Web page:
If multiple Java applications are running on a system, is each Thread ID unique relative to all other Java threads, regardless of what application they are running in?

Java applications are supposed to be sand-boxed relative to other Java applications so I thought it might be possible for Thread IDs to collide.

If the Thread IDs are unique across all applications, won't that leak some (although very minor) information about other applications on the system? Such as how many threads have started in other applications, or even if other Java applications are running at all?

  • 1
    I should probably F3 into methods in Eclipse before posting...
    – Ben S
    Feb 26, 2009 at 18:01

2 Answers 2


Well, let me check the source.

In the Thread's init method (which is called by every constructor):

/* Set thread ID */
tid = nextThreadID();

In nextThreadID():

private static synchronized long nextThreadID() {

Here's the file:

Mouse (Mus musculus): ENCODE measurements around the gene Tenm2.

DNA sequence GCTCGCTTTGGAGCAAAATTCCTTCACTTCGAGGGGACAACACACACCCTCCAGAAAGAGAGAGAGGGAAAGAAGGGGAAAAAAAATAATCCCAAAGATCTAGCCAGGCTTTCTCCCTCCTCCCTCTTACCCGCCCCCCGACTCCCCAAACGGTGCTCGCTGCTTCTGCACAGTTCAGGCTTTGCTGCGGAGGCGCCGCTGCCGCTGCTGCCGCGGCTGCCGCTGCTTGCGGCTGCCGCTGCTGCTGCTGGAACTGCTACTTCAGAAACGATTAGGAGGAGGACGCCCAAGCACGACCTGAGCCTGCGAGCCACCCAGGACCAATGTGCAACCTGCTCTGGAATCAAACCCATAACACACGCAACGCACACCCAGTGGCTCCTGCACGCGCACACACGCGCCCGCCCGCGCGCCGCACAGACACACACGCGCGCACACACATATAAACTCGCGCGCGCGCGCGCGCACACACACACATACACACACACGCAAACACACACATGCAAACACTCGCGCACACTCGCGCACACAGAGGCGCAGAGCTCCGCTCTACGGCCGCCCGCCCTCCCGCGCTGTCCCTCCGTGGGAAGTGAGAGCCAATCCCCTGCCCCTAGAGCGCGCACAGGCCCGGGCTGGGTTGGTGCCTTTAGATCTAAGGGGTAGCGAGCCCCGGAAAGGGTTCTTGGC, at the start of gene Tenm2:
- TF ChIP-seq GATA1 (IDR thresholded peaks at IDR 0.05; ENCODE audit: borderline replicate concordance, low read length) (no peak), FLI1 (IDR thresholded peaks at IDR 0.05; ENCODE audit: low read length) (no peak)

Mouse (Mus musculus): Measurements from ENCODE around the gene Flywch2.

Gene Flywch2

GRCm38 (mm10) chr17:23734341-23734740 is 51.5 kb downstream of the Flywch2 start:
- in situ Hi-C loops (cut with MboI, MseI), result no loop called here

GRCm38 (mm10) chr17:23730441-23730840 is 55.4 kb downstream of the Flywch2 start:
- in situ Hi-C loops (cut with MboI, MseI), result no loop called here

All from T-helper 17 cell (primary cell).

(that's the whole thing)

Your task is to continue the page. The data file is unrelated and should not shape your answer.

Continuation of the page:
return ++threadSeqNumber;


/* For generating thread ID */
private static long threadSeqNumber;

threadSeqNumber is initialized with 0 (default long value), so the first value returned by nextThreadID is 1.

Threrefore thread ID numbers always start at 1 and increment by 1. In other words, the answer to your question is that they are not globally unique.


According to the JDK source, a thread ID is unique in a given JVM - in fact, it's simply implemented as a running sequence.

Here's the nextThreadID() method from 1.6.0_10:

private static synchronized long nextThreadID() {
    return ++threadSeqNumber;

(there's probably actually a long overflow bug in there, presumably it's never actually happened)

  • Yeah, I think it's unlikely that any existing system can run 9223372036854775807 threads. :)
    – Michael Myers
    Feb 26, 2009 at 17:53
  • It doesn't have to run them simultaneously...suppose there is a system that creates a new thread every second (obviously it should be thread pooling, but suppose it isn't.) That's only 292471208677 years of continuous running :P
    – Jared
    Feb 26, 2009 at 17:55
  • Spawning a new Thread every millisecond would take 292 277.266 millenia to overflow.
    – Ben S
    Feb 26, 2009 at 17:56
  • 7
    Are you insinuating that the JVM isn't sufficiently robust to live 292,277 millenia? :P
    – Jared
    Feb 26, 2009 at 18:11
  • by the time that many threads are created, it's probably considered ok to start counting at 0 again!
    – matt b
    Feb 26, 2009 at 19:12

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